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Publication numberUS6069730 A
Publication typeGrant
Application numberUS 09/134,466
Publication dateMay 30, 2000
Filing dateAug 14, 1998
Priority dateAug 14, 1998
Fee statusPaid
Also published asCA2278070A1, CA2278070C, DE69928186D1, DE69928186T2, EP0981191A2, EP0981191A3, EP0981191B1
Publication number09134466, 134466, US 6069730 A, US 6069730A, US-A-6069730, US6069730 A, US6069730A
InventorsHagop Injeyan, Randall J. St. Pierre, Mark E. Weber
Original AssigneeTrw Inc.
Export CitationBiBTeX, EndNote, RefMan
External Links: USPTO, USPTO Assignment, Espacenet
Phase conjugated master oscillator-power amplifier breakdown control
US 6069730 A
Abstract
A system and method for monitoring the mode of an input beam to a phase conjugated master oscillator power amplifier (PC MOPA). In order to prevent catastrophic optical damage to the MOPA components, the method and system shuts down the master oscillator when a multi-mode input beam is detected.
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Claims(31)
What is claimed and desired to be covered by a Letters Patent is as follows:
1. A system for protecting an optical circuit which includes a stimulated Brillouin scattering (SBS) cell from optical damage as a result of a multi-mode input the system comprising:
first measuring means for measuring the transmitted energy through the SBS cell; and
means for shutting down the circuit as a function of said transmitted energy.
2. The system as recited in claim 1, further including second measuring means for measuring the reflected energy from said SBS cell.
3. The system as recited in claim 1, further including third measuring means for measuring the incident energy to said SBS cell.
4. The system as recited in claim 3, further including first determining means for determining the ratio of the transmitted energy to incident energy for successive pulses and generating a shutdown signal to said shutting down means when said ratio exceeds a predetermined value.
5. The system as recited in claim 2, further including second determining means for determining the ratio of reflected energy to incident energy for successive pulses and generating a shutdown signal when said ratio exceeds a predetermined value.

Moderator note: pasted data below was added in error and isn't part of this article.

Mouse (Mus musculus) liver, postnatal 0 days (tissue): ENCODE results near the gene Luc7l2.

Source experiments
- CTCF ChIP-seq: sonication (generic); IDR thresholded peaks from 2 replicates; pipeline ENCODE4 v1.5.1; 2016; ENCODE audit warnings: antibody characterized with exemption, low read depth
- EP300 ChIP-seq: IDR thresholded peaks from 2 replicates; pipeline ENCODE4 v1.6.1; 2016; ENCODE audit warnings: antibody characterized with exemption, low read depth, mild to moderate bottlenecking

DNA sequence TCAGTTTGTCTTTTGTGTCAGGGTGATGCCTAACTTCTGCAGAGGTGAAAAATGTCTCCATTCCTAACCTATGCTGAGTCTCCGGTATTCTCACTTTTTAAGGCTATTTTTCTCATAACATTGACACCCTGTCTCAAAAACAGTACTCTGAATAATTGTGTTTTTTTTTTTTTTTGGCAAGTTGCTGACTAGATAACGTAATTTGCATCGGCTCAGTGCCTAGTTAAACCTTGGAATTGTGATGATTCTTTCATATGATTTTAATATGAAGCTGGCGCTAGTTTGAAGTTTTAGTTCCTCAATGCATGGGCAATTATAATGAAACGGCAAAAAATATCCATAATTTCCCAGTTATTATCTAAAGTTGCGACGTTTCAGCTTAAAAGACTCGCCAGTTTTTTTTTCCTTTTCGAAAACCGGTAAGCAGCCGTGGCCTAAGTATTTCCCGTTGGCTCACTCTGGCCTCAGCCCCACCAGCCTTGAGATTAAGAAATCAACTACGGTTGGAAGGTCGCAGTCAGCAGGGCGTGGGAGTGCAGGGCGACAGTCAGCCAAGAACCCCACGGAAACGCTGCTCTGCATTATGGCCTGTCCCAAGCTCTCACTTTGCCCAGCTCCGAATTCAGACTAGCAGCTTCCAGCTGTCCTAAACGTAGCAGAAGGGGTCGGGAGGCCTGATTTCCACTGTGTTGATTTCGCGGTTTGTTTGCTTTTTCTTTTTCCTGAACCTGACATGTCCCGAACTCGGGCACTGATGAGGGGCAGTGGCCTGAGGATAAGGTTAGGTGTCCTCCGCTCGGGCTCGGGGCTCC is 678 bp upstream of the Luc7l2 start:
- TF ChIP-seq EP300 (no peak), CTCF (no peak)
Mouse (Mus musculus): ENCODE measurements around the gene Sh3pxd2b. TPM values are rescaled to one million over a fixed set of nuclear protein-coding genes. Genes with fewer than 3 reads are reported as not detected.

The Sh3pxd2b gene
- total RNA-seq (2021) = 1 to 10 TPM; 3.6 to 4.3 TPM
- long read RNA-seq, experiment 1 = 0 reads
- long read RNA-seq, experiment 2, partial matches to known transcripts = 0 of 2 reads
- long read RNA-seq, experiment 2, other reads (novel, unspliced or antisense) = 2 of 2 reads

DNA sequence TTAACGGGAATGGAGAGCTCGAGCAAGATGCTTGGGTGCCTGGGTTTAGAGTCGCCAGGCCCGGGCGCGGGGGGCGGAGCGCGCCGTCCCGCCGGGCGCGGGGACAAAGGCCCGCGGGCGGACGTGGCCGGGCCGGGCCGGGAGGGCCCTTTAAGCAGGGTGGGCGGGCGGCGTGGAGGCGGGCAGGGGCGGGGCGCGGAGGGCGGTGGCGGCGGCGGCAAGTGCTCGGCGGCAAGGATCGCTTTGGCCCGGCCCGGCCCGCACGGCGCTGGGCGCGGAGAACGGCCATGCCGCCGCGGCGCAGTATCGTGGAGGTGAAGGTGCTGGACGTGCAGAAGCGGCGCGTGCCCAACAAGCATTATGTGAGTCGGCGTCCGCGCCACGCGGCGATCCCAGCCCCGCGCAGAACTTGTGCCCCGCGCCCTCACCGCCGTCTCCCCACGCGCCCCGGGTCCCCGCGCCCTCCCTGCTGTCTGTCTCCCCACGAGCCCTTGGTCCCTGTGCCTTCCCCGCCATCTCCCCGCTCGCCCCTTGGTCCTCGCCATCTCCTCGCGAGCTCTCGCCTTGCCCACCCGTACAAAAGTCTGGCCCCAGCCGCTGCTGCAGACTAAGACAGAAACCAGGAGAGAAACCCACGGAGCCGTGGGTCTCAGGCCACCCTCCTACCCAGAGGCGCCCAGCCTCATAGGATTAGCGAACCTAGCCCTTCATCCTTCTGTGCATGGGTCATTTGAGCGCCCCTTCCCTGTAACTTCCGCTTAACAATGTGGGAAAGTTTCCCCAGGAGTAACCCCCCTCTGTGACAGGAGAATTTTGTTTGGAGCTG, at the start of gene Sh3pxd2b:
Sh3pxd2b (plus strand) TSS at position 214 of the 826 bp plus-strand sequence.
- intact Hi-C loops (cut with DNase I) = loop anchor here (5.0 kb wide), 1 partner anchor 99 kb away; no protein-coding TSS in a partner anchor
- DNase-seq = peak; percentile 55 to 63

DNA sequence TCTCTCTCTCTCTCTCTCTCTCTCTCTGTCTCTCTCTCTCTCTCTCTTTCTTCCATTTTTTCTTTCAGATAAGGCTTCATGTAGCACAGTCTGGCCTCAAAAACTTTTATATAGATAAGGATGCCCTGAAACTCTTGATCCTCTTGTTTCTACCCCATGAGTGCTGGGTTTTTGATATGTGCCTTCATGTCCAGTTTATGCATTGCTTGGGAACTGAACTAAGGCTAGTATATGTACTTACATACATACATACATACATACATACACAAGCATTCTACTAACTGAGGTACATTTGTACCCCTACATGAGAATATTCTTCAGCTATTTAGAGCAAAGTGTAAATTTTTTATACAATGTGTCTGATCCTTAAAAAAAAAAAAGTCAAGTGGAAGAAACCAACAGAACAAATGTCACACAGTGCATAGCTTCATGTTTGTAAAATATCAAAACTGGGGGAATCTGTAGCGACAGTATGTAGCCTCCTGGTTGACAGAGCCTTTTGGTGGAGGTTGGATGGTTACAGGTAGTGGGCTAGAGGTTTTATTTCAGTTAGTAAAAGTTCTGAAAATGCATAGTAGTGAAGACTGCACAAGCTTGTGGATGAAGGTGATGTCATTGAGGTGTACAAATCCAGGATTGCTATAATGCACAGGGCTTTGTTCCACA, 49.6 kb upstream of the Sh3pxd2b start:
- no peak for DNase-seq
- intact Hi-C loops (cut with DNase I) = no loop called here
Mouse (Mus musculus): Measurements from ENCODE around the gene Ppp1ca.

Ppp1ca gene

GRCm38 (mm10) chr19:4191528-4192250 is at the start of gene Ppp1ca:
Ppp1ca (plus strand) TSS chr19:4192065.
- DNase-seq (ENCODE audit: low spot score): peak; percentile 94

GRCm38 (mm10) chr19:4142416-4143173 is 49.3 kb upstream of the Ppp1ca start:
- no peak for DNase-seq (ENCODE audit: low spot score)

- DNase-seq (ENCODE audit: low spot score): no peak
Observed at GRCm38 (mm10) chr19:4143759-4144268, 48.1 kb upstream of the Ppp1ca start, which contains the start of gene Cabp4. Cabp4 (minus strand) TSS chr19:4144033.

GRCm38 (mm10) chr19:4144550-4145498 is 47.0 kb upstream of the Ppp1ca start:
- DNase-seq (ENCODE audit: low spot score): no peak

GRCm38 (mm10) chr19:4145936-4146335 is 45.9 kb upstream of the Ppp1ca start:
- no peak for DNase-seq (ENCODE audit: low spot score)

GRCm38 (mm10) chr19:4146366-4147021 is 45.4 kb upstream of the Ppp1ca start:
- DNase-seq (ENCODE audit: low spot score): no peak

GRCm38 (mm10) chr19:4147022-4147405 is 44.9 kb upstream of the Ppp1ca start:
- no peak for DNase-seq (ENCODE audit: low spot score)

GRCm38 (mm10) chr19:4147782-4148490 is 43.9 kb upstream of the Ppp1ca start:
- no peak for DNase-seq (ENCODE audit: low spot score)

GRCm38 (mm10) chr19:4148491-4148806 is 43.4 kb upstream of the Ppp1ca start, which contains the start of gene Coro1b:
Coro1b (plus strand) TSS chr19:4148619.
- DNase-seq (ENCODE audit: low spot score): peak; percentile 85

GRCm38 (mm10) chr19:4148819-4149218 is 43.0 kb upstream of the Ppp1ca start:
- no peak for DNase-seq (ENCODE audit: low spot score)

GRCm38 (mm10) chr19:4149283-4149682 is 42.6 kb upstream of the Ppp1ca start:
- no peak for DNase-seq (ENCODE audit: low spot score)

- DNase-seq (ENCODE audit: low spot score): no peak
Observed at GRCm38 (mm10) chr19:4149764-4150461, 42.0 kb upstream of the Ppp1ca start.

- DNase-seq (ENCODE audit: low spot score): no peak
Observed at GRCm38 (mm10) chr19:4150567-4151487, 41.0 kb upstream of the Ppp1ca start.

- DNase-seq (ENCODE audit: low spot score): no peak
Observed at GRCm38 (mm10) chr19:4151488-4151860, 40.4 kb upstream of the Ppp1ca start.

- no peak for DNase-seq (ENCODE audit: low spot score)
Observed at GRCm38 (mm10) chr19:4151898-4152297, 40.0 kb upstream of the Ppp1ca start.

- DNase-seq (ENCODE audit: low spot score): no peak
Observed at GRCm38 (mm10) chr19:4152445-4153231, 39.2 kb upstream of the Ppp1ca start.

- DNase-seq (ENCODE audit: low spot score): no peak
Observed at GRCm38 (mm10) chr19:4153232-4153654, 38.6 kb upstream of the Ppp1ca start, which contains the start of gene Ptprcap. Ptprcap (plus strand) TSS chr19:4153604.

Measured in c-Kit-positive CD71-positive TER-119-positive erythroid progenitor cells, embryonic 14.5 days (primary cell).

6. The system as recited in claim 5, further including a switch for selectively engaging said first or second determining means to said shutting down means.
7. The system as recited in claim 1, wherein said first measuring means includes an energy meter.
8. The system as recited in claim 1, wherein said second measuring means includes an energy meter.
9. The system as recited in claim 1, wherein said first measuring means includes a photodetector.
10. The system as recited in claim 1, wherein said second measuring means includes a photodetector.
11. The system as recited in claim 1, wherein said third measuring means includes a photodetector.
12. The system as recited in claim 1, wherein said shutting down means includes a Q-switch.
13. The system as recited in claim 1, wherein said shutting down means includes a Pockels cell.
14. A system for protecting a circuit which includes a stimulated Brillouin scattering (SBS) cell, the system comprising:
measuring means for measuring breakdown of said SBS cell; and
means responsive to said measuring means for shutting down said optical circuit when a breakdown is detected.
15. The system as recited in claim 13, wherein said measuring means measures acoustic signals from said SBS cell.
16. The system as recited in claim 13, wherein said measuring means is disposed generally at the focus of the beam in said SBS cell for detecting any white light emitted from the plasma resulting from breakdown of the SBS cell.
17. A method for protecting an optical circuit which includes an SBS cell from optical damage as a result of a multi-mode input, the method comprising the steps of:
(a) measuring the energy through said SBS cell for at least two successive pulses; and
(b) shutting down said optical circuit if the energy change between successive pulses exceeds a predetermined value.
18. The method as recited in claim 17, wherein said energy is said transmitted energy.
19. The method as recited in claim 18, wherein said energy is said reflected energy.
20. In connection with a phase conjugated master oscillator power amplifier (PC MOPA) which includes a master oscillator and a stimulated Brillouin scattering (SBS) cell, a system for protecting the PC MOPA from optical damage due to a multi-mode input, the system comprising:
one or more energy detectors; disposed to measure energy at preselected points in said PC MOPA; and
a circuit for determining if the change in energy as measured by said one or more energy detectors varies by more than a predetermined amount for successive pulses and generating a shutdown signal; and
a shutdown device for shutting down said master oscillator in response to said shutdown signal.
21. The system as recited in claim 20, wherein one of said one or more energy detectors are adapted to measure transmitted energy to said SBS cell.
22. The system as recited in claim 20, wherein one of said one or more energy detectors are reflected to measure reflected energy to said SBS cell.
23. The system as recited in claim 20, wherein one of said one or more energy detectors are used to measure incident energy to said SBS cell.
24. The system as recited in claim 20, wherein said shutdown device includes a shutter and a Q-switch driver.
25. The system as recited in claim 20, wherein said shutdown device includes a Pockels cell.